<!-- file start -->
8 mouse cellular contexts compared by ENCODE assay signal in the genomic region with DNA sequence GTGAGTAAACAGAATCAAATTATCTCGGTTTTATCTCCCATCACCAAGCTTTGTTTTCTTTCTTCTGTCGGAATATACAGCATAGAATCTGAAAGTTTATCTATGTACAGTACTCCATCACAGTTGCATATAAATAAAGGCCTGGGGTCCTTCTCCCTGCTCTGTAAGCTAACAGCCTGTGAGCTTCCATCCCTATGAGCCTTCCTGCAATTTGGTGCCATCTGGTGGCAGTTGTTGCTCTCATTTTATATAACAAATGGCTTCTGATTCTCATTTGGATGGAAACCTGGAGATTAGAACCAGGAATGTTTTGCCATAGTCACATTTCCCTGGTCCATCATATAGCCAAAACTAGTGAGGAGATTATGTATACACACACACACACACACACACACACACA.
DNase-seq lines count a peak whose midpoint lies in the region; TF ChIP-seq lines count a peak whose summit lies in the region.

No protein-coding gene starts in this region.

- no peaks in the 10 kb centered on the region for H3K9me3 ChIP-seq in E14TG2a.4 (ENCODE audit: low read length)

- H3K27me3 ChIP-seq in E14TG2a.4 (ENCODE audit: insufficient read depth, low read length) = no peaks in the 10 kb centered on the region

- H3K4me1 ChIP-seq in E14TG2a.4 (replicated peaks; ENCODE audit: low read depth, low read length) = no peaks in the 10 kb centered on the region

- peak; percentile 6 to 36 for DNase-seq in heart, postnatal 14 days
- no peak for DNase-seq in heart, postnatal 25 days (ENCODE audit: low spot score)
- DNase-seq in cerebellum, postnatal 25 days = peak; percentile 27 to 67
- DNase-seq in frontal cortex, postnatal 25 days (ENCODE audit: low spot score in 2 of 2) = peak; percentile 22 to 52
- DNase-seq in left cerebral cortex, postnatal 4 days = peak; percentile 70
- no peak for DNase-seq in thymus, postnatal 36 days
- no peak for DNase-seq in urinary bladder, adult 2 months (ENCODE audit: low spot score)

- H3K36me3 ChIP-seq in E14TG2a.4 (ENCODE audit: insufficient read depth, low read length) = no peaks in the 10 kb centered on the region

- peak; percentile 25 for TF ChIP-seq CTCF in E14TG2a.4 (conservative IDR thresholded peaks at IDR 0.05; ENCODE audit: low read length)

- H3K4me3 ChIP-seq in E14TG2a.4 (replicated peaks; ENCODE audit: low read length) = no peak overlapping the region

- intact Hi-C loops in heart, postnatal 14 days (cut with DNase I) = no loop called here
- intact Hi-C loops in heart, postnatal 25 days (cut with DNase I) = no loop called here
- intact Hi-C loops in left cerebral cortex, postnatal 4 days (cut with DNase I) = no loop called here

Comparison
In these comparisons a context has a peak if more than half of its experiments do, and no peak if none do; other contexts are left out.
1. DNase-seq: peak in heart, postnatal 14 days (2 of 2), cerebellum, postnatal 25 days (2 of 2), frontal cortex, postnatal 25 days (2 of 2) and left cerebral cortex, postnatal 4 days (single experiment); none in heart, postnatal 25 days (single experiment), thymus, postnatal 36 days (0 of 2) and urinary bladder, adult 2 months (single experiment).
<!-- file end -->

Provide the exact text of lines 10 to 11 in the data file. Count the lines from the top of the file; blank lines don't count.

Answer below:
- DNase-seq in frontal cortex, postnatal 25 days (ENCODE audit: low spot score in 2 of 2) = peak; percentile 22 to 52
- DNase-seq in left cerebral cortex, postnatal 4 days = peak; percentile 70